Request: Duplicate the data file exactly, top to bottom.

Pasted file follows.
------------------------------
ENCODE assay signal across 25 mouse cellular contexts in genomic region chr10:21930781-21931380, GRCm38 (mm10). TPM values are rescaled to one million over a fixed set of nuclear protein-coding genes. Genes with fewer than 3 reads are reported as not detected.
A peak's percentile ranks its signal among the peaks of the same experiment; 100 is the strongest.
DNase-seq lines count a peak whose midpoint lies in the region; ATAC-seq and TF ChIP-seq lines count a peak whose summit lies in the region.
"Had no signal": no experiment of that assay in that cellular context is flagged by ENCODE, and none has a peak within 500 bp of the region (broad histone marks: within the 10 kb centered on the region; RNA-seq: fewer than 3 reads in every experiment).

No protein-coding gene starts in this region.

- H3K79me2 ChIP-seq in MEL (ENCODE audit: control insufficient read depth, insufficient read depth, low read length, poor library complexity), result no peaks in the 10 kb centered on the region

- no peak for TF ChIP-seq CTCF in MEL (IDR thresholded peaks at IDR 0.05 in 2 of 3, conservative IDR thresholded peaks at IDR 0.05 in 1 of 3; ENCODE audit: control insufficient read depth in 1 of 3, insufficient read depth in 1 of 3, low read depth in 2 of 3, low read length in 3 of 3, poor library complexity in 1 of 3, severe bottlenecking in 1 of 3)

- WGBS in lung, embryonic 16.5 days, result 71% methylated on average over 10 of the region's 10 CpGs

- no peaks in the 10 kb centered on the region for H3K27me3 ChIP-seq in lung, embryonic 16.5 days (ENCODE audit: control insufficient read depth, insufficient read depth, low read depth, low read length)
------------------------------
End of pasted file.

ENCODE assay signal across 25 mouse cellular contexts in genomic region chr10:21930781-21931380, GRCm38 (mm10). TPM values are rescaled to one million over a fixed set of nuclear protein-coding genes. Genes with fewer than 3 reads are reported as not detected.
A peak's percentile ranks its signal among the peaks of the same experiment; 100 is the strongest.
DNase-seq lines count a peak whose midpoint lies in the region; ATAC-seq and TF ChIP-seq lines count a peak whose summit lies in the region.
"Had no signal": no experiment of that assay in that cellular context is flagged by ENCODE, and none has a peak within 500 bp of the region (broad histone marks: within the 10 kb centered on the region; RNA-seq: fewer than 3 reads in every experiment).

No protein-coding gene starts in this region.

- H3K79me2 ChIP-seq in MEL (ENCODE audit: control insufficient read depth, insufficient read depth, low read length, poor library complexity), result no peaks in the 10 kb centered on the region

- no peak for TF ChIP-seq CTCF in MEL (IDR thresholded peaks at IDR 0.05 in 2 of 3, conservative IDR thresholded peaks at IDR 0.05 in 1 of 3; ENCODE audit: control insufficient read depth in 1 of 3, insufficient read depth in 1 of 3, low read depth in 2 of 3, low read length in 3 of 3, poor library complexity in 1 of 3, severe bottlenecking in 1 of 3)

- WGBS in lung, embryonic 16.5 days, result 71% methylated on average over 10 of the region's 10 CpGs

- no peaks in the 10 kb centered on the region for H3K27me3 ChIP-seq in lung, embryonic 16.5 days (ENCODE audit: control insufficient read depth, insufficient read depth, low read depth, low read length)